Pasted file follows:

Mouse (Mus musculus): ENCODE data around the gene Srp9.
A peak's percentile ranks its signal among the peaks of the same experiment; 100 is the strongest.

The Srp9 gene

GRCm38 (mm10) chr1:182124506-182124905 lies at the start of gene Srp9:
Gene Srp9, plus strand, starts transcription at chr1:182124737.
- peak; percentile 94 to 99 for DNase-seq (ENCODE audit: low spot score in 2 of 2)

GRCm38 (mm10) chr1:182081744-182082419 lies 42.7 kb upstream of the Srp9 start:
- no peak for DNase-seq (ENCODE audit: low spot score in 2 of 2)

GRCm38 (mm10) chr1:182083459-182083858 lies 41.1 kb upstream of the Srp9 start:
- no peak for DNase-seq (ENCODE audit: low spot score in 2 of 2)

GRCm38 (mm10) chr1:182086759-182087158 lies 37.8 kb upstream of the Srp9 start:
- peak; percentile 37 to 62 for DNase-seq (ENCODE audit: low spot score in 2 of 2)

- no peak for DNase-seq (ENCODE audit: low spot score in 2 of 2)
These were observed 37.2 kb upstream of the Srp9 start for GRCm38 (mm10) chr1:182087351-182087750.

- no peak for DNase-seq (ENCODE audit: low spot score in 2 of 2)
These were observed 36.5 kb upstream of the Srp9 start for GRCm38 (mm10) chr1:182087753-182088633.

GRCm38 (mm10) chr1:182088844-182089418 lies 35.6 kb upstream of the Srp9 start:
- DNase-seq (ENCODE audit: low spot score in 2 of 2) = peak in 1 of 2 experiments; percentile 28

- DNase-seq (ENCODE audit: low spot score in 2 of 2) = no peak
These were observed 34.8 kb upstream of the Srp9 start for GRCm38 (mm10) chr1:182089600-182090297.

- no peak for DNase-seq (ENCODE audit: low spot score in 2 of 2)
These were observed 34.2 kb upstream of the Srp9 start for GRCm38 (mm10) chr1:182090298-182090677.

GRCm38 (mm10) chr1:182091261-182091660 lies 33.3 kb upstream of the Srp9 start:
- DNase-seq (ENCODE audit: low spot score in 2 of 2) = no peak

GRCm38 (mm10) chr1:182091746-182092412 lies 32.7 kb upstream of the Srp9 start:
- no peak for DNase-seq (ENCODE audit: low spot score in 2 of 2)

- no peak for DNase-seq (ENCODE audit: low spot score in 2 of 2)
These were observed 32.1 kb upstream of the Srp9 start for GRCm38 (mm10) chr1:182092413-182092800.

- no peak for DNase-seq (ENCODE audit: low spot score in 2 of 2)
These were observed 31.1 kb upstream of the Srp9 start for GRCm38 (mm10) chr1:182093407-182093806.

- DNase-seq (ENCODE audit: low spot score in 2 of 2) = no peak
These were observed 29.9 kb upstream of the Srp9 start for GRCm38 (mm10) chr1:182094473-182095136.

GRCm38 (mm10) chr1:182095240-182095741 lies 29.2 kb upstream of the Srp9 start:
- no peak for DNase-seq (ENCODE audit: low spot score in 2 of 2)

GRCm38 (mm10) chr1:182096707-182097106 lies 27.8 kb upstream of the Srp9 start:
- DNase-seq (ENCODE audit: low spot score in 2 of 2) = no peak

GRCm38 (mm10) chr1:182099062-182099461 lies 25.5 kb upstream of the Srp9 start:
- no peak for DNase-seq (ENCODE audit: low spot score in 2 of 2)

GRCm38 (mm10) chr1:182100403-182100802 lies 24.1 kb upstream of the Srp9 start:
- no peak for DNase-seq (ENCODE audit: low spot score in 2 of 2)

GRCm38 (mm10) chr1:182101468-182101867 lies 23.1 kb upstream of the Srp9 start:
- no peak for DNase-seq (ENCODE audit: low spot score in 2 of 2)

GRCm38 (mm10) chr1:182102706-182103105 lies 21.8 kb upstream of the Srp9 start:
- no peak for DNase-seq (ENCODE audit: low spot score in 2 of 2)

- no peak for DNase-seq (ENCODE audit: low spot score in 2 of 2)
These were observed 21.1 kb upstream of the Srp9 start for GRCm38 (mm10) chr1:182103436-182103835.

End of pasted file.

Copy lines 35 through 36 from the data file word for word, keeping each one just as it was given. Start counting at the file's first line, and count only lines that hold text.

GRCm38 (mm10) chr1:182096707-182097106 lies 27.8 kb upstream of the Srp9 start:
- DNase-seq (ENCODE audit: low spot score in 2 of 2) = no peak